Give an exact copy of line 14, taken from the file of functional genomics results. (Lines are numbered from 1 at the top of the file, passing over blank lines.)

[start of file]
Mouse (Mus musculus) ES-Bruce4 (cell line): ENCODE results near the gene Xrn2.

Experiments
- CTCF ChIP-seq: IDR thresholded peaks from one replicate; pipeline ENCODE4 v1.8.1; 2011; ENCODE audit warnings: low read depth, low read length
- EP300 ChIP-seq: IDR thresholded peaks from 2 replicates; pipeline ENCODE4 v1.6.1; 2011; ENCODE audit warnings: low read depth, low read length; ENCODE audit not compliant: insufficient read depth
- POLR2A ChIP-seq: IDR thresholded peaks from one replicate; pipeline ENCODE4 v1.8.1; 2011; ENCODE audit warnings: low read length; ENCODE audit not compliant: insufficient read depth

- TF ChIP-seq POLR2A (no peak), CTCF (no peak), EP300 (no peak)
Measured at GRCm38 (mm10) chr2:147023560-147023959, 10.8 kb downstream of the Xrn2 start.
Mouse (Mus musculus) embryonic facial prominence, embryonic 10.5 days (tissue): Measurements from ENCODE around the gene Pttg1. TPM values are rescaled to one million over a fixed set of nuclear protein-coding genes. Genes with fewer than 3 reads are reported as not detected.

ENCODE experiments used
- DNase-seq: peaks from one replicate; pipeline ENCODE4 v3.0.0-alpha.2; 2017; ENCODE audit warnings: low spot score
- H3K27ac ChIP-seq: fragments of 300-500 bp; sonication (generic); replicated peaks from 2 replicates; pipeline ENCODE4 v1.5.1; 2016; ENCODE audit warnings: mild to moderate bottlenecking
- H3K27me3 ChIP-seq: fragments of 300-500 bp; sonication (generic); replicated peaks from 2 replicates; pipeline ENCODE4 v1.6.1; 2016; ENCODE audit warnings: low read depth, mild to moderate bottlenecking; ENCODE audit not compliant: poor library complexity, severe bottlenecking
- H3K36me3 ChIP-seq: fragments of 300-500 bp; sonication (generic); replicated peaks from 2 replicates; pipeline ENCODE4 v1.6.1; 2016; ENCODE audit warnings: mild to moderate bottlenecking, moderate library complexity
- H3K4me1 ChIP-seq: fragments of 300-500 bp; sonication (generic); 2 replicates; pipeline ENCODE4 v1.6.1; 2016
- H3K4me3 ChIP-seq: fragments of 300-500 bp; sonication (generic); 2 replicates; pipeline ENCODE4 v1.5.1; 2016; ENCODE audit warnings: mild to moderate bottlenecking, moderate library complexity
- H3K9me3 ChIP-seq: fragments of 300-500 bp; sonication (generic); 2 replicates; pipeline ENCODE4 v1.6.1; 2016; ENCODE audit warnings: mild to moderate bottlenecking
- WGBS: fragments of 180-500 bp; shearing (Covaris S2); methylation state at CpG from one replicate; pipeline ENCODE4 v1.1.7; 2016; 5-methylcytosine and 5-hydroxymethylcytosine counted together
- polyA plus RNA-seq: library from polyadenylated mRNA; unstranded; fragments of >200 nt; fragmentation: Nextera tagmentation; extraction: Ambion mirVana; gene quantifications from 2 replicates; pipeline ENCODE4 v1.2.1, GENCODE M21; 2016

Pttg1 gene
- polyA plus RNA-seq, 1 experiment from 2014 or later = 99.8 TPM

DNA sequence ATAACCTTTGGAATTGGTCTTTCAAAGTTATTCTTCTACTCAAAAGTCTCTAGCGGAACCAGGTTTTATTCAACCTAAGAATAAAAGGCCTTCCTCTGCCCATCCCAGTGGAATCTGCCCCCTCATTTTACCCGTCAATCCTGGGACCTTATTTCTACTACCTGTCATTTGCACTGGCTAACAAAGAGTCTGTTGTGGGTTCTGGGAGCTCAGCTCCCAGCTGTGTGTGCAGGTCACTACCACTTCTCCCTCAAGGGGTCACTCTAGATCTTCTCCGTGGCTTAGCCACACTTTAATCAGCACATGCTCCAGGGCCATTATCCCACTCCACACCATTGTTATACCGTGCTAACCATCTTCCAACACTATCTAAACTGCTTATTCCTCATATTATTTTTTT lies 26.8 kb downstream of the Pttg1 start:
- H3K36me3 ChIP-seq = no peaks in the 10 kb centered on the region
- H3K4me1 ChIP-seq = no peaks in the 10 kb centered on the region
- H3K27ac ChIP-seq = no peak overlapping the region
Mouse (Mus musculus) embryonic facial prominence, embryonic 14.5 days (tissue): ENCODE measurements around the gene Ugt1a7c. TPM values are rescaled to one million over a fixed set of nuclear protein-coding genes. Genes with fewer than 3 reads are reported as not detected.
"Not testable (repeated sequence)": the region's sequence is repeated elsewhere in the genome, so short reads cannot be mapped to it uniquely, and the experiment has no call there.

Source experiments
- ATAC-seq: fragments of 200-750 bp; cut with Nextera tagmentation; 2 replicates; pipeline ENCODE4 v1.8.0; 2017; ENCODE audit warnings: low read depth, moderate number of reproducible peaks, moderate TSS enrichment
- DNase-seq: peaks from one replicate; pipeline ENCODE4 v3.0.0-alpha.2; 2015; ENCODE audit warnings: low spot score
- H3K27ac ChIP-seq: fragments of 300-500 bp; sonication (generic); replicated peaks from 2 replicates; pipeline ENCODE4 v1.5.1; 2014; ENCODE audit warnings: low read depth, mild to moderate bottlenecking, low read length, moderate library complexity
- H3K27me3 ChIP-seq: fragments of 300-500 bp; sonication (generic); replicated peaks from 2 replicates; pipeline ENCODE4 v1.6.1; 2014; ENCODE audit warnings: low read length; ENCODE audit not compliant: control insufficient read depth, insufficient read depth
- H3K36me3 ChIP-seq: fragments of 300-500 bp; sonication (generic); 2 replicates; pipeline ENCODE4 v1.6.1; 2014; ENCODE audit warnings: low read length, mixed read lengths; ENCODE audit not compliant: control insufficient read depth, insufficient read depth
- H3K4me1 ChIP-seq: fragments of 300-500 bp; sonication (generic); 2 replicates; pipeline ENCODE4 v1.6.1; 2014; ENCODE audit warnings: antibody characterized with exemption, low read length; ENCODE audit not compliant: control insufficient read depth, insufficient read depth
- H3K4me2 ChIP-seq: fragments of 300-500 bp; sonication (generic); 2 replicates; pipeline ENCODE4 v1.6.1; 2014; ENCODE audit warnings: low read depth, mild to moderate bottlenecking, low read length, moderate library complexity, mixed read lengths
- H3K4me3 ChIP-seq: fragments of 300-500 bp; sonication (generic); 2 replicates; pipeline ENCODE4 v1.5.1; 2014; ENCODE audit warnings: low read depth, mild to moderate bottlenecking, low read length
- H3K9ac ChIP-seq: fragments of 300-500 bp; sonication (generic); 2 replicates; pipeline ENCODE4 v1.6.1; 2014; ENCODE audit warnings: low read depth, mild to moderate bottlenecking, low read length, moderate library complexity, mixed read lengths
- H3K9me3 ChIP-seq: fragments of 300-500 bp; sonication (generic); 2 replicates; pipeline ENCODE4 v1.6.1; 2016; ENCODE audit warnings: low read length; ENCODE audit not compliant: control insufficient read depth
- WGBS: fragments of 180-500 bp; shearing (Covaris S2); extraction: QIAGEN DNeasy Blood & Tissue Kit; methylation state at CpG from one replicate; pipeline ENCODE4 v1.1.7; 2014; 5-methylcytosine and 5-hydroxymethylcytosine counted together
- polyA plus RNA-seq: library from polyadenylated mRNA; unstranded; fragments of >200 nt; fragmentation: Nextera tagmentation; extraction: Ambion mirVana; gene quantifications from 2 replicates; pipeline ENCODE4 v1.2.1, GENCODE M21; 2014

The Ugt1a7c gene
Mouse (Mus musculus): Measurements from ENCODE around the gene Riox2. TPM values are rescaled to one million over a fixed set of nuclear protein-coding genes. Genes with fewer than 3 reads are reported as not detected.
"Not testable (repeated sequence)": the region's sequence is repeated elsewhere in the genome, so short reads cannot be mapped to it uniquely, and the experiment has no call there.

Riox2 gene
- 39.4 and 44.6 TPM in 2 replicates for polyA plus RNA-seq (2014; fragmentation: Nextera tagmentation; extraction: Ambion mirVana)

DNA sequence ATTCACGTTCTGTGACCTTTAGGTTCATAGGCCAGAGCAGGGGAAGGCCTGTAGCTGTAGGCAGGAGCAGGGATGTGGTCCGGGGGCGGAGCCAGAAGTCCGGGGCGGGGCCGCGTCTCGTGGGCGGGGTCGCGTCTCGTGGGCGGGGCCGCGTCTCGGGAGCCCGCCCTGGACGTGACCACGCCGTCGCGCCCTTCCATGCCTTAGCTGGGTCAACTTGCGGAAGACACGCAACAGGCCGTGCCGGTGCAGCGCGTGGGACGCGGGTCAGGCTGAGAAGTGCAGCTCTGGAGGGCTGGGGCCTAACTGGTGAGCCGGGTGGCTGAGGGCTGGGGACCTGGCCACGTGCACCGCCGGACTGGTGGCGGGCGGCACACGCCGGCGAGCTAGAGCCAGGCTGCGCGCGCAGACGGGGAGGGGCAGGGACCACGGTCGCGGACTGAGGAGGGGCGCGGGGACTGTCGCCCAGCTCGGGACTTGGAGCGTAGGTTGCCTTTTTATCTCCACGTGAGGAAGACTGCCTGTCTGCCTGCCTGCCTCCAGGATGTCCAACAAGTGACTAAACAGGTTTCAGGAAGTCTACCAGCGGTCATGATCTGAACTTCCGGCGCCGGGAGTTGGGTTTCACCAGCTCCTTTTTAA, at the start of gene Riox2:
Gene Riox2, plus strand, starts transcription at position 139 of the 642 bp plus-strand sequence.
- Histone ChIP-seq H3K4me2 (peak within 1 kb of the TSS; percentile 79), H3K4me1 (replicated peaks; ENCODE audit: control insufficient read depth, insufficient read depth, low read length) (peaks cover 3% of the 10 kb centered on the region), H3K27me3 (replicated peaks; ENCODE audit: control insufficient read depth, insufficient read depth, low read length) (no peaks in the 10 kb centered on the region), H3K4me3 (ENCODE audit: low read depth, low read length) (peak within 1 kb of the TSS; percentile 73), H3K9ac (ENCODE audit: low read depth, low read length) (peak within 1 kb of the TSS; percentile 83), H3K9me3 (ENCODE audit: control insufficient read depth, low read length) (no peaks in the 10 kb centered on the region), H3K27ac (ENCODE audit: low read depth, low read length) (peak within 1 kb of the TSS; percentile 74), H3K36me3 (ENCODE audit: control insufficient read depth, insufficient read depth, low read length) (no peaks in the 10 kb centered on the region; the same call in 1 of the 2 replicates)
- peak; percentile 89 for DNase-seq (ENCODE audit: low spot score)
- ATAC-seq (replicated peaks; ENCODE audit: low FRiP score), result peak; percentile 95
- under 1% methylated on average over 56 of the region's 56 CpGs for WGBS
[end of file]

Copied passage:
- H3K4me1 ChIP-seq: fragments of 300-500 bp; sonication (generic); 2 replicates; pipeline ENCODE4 v1.6.1; 2016